Title: "Landfill"
Author: mala
Fandom: "General Hospital"
Rating/Classification: SAC, angst, mild language, Coleman/Skye-ish.
Disclaimer: Nope, not my character, but I offer sincere thanks to the GH writers and Blake Gibbons for bringing him to life.
Summary: Layers of garbage aren't always what they seem to be. You never know what's really hidden beneath.

Crumpled newspaper skittering in the wind, mixed with leaves, landing in the gutter. A broken toy truck from the dollar store. A kid squeezed from the belly of a fifteen-year-old whore. Or as so many people simply put it..."trash."

That's what he is.

His first real memory...the one he can hold and taste and feel the weight of...is of his daddy yelling and stomping around...the bright clink-crash of glass.. somebody crying. He still doesn't know if that somebody was his mother.

"She's dead...goddamn slut..." was the answer he received when he was old enough to ask. And whiskey-riddled eyes looked down at him, sneered, "You're just like her, Cole. Useless. Trash."

That's what he's always been.

His daddy's main source of cash came from disability and a small military pension from 'Nam. When that was pissed away, he tended bar, off and on, at a roadside dive and pimped five dollar whores in the next town over. So, Coleman grew up doing pretty much the same thing. Learning how to pour shots of Beam and being told that women were nothin'...just like him.

But even then, he knew he was meant for bigger and better things. That he couldn't spend his entire life in a trailer in southwestern Ohio, serving up booze to factory workers and farmers on the weekends. He got A's in math and social studies all through high school...and the first time he smiled at an uppity cheerleader, she shoved him into the janitor's closet and took off her top for him.

Bigger and better things.

That's what he's always wanted.

That's what he's going to make sure he gets.


He's heard the term "milk white" before, but he never knew what it looked like until he saw Skye Quartermaine standing in the lamplight, her mascara running across her pale face like ink. She looked so scared, so pure, that it was like dirt had never touched her. Like she'd never done a day's work in her life.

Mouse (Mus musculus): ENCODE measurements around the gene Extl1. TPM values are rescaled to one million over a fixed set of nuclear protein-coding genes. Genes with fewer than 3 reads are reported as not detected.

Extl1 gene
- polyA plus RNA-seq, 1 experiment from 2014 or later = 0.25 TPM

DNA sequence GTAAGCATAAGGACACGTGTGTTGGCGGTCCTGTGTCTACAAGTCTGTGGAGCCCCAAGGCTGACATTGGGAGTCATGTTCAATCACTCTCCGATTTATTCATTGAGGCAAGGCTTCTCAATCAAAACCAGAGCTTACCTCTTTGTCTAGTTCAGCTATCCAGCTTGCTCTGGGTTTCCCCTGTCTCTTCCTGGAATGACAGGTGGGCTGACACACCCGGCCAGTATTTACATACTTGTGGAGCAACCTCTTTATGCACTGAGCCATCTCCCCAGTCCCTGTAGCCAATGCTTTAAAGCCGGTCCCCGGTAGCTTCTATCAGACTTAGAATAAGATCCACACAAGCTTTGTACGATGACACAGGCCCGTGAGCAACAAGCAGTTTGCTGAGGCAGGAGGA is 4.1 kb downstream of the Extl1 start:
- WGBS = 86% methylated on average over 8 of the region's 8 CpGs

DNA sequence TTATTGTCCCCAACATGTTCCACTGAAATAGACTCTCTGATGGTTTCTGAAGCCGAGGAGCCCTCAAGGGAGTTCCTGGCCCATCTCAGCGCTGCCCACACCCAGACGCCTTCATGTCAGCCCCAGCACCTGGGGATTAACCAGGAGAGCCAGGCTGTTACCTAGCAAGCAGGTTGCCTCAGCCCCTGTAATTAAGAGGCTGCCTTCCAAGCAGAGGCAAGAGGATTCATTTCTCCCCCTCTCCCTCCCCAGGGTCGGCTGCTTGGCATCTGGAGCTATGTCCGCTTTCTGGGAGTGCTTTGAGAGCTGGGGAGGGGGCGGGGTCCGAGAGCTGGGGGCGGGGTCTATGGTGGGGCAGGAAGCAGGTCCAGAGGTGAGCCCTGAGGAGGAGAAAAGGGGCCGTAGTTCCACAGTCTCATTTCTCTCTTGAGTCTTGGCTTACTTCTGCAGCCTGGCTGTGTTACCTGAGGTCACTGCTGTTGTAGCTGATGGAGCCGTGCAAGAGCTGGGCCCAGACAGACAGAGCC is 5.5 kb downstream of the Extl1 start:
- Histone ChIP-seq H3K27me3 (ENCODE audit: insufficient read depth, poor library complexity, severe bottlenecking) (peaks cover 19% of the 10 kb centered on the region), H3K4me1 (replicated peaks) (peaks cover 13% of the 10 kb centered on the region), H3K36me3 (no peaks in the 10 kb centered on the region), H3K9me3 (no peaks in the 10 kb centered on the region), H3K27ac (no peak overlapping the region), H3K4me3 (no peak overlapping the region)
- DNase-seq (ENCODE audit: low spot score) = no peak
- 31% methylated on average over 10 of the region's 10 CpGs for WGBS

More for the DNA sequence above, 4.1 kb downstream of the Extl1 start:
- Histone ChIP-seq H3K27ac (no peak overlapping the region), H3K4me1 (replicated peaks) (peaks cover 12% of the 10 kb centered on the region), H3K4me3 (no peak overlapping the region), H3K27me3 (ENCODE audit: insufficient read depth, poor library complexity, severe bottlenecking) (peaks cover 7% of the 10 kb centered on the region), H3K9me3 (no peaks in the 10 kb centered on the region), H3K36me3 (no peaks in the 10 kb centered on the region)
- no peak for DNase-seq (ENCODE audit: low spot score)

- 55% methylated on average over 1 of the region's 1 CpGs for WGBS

He hasn't known many women like that.

He likes to think his mother was like that. *Before*.

Of course, Skye isn't pure at all. She's caked with filth on the inside. Being unwanted and hated floats in her eyeballs along with the vodka and when he winds his hands in her hair, the red fire of it burns his skin like a heap of rubber tires in a junkyard.

She comes from money...he comes from dirt. But they're exactly the same inside. Hollow. Empty.

But when he's with her...when he's with her...she fills him up. Together, they're almost whole.

Some day soon, he'll make her see that.

He has to.


He hopped a freight train three weeks after he graduated high school. Got off in Allentown and worked in a steel mill long enough to realize that it wasn't his gig, to remember that he wasn't going to end up like the factory workers he'd grown up sliding drafts to. So he kept moving. East. And found himself in the city of dreams, the city of nightmares. Port Charles, New York.